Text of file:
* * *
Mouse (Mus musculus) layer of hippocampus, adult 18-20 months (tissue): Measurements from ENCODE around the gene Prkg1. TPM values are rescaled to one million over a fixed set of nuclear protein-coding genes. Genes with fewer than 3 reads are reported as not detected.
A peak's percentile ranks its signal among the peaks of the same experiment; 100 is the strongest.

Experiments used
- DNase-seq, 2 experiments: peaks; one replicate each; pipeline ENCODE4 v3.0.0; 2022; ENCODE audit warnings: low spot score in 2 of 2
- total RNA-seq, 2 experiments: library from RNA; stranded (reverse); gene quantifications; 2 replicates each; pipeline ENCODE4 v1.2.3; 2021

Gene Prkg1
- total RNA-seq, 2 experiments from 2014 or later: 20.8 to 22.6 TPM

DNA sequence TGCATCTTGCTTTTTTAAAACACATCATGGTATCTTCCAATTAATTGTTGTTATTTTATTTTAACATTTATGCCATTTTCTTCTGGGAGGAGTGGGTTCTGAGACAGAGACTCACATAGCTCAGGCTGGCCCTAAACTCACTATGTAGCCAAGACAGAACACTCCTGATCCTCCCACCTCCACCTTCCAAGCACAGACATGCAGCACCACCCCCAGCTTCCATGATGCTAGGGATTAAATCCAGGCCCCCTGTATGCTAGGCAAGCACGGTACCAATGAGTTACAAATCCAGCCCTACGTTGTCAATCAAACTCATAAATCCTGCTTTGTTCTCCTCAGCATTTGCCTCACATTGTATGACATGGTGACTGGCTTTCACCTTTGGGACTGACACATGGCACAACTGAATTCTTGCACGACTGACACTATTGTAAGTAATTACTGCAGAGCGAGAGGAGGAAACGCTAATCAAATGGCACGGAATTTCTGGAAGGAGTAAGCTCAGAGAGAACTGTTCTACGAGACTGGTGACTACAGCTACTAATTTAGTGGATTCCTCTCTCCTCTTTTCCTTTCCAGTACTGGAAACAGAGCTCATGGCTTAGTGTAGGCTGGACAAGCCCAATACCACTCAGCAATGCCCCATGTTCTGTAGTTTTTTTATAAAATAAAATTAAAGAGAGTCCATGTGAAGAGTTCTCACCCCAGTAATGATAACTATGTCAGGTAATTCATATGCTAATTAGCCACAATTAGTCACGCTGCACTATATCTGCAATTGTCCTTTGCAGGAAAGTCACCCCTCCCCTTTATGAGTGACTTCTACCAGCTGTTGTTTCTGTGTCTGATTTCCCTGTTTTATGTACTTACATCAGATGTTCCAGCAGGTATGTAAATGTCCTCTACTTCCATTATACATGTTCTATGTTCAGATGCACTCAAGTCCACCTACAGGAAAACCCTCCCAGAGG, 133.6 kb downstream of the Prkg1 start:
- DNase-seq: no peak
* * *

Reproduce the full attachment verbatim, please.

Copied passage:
Mouse (Mus musculus) layer of hippocampus, adult 18-20 months (tissue): Measurements from ENCODE around the gene Prkg1. TPM values are rescaled to one million over a fixed set of nuclear protein-coding genes. Genes with fewer than 3 reads are reported as not detected.
A peak's percentile ranks its signal among the peaks of the same experiment; 100 is the strongest.

Experiments used
- DNase-seq, 2 experiments: peaks; one replicate each; pipeline ENCODE4 v3.0.0; 2022; ENCODE audit warnings: low spot score in 2 of 2
- total RNA-seq, 2 experiments: library from RNA; stranded (reverse); gene quantifications; 2 replicates each; pipeline ENCODE4 v1.2.3; 2021

Gene Prkg1
- total RNA-seq, 2 experiments from 2014 or later: 20.8 to 22.6 TPM

DNA sequence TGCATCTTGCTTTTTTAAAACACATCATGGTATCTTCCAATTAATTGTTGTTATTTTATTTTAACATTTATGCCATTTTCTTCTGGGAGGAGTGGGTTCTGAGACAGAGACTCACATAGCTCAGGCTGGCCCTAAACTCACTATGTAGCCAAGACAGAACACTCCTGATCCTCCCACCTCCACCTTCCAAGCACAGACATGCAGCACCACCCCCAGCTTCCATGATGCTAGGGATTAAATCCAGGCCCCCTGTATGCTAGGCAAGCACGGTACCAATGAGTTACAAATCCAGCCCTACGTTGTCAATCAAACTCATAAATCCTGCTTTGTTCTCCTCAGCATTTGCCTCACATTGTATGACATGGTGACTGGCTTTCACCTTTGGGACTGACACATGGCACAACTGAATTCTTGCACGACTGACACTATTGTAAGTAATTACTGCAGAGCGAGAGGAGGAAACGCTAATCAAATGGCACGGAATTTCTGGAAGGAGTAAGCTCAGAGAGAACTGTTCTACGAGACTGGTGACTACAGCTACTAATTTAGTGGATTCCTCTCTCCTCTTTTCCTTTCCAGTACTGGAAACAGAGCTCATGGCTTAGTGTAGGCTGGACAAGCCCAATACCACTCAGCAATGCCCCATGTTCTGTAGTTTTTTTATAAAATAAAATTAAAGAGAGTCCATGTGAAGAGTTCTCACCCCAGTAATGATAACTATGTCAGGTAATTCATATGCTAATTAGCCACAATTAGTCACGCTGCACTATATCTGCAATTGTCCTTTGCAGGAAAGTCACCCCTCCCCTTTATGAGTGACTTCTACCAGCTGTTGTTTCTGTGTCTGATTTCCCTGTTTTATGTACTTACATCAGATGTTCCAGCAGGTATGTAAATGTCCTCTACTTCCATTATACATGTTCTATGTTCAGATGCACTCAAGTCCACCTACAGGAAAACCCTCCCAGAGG, 133.6 kb downstream of the Prkg1 start:
- DNase-seq: no peak